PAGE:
Over the past week, CyanogenMod 13 nightlies have been released for several Android phones and tablets, breathing new life into what can be now considered old hardware. Most of the devices had CM12.1 prior, meaning that the jump they're witnessing is just from Lollipop 5.1 to Marshmallow 6.0, but the Verizon Galaxy S5 never had CM12, it was on CM 11 (KitKat) prior to this update. That must feel like a quantum leap.
Alright, now to the meat of the matter. The devices with new CM13 nightlies are:
Motorola Moto Maxx "quark"
Samsung Galaxy S4 (T-Mobile) "jfltetmo"
Samsung Galaxy S5 (Verizon) "kltevzw"
Galaxy Note 8 (GSM) "n5100"
Galaxy Note 8 (Wi-Fi) "n5110."
These being nightlies, expect bugs and instability so you may be better off flashing them on devices that aren't your daily drivers.
Android One devices usually get updates pretty quickly — that's the whole premise of their existence after all. But if you're the kind of person who isn't fully convinced by the speed of OTA rollouts to your phone or even the stock flavor of Android that your device shipped with, you might want to tinker with custom ROMs or flash mods or try weird things with your phone. The safest way to do that is through a reliable custom recovery that also lets you back up your current ROM or setup and restore it should things go wrong.
TWRP is one of the most popular and reliable recoveries for Android, and it just became available for the second generation of Android One devices, whether they have a Qualcomm or a Mediatek chipset. This means that it's compatible with the MediaTek-running Lava Pixel V1, Infinix Hot 2 X510, Bq Aquaris A4.5, as well as the Snapdragon-boasting Cherry Mobile One G1, General Mobile 4G, General Mobile 5 Plus, and i-mobile IQ II.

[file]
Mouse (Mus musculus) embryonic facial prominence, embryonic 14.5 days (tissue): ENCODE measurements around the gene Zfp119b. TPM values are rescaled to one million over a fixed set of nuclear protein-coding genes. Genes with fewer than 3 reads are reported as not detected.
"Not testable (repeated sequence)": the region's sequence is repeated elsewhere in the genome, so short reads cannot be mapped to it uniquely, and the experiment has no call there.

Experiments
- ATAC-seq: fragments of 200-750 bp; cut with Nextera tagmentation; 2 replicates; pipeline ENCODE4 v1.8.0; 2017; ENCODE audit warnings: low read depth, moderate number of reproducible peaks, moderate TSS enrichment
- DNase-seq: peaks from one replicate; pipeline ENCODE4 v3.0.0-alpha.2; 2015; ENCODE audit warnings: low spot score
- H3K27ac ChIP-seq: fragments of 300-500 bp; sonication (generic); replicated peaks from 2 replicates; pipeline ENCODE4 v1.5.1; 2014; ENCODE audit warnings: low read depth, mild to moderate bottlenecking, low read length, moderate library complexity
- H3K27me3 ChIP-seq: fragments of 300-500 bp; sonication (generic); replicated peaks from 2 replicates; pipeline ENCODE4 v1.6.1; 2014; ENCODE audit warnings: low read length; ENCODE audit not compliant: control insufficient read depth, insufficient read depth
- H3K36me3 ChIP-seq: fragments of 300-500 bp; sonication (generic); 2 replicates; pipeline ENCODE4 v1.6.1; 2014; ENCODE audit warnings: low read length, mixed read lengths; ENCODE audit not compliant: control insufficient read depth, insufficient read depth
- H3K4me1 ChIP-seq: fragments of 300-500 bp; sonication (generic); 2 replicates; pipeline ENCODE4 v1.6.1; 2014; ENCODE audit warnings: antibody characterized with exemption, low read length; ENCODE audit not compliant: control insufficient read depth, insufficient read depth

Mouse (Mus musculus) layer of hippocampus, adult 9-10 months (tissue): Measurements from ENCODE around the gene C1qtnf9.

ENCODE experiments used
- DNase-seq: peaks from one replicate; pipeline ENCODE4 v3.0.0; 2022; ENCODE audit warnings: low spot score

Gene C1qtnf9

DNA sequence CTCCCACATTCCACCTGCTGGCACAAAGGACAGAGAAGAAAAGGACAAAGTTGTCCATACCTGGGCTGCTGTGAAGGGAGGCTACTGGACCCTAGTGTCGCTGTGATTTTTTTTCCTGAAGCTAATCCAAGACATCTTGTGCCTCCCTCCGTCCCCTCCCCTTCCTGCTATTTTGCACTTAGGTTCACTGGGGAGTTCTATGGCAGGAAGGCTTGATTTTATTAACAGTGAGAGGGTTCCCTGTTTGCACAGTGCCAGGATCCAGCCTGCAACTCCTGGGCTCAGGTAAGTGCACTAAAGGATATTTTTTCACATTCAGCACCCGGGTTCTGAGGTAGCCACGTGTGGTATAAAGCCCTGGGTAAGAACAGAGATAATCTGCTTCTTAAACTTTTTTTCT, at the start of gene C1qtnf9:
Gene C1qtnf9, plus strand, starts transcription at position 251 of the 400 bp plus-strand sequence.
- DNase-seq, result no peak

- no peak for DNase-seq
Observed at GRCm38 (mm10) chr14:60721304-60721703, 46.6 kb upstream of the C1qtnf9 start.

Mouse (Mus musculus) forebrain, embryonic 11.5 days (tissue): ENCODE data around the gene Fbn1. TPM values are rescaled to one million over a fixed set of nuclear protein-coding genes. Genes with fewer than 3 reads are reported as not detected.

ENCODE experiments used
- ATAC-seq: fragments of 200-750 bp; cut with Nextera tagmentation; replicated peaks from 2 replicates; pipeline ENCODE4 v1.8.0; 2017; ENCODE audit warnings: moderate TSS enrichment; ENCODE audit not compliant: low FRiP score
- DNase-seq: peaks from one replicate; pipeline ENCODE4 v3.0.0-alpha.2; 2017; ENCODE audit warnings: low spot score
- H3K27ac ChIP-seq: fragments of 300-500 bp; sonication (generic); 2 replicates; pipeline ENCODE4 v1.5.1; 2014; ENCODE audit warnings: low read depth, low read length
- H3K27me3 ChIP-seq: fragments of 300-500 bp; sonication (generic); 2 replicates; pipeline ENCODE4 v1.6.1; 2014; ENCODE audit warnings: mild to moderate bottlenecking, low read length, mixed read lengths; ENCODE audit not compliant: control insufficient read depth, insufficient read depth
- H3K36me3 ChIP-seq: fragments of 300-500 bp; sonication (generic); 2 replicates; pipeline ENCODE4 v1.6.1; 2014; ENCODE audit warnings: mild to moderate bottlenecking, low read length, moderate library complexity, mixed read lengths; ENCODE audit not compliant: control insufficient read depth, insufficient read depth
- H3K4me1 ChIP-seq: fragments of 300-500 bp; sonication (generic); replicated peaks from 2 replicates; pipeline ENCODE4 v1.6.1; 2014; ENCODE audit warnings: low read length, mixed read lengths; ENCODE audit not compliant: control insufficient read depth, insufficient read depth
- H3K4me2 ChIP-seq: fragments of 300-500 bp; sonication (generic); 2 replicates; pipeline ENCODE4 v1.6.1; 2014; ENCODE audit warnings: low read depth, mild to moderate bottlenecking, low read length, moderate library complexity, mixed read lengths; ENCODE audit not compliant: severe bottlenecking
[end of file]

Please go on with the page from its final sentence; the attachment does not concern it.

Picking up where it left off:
The factory images are up–some of them–so it's time to take a peek under the covers to discover any changes made to the Android Open Source Project for April's security updates. To make this a bit easier, we've generated changelogs based on the commit history that was just posted to AOSP last night.
As you might expect, the majority of the changes are going to be related to the issues set forth in the April Security Bulletin. A few others appear to be relatively small bug fixes, but nothing jumps out at me as a change that will directly affect user experience or any particularly noticeable bugs.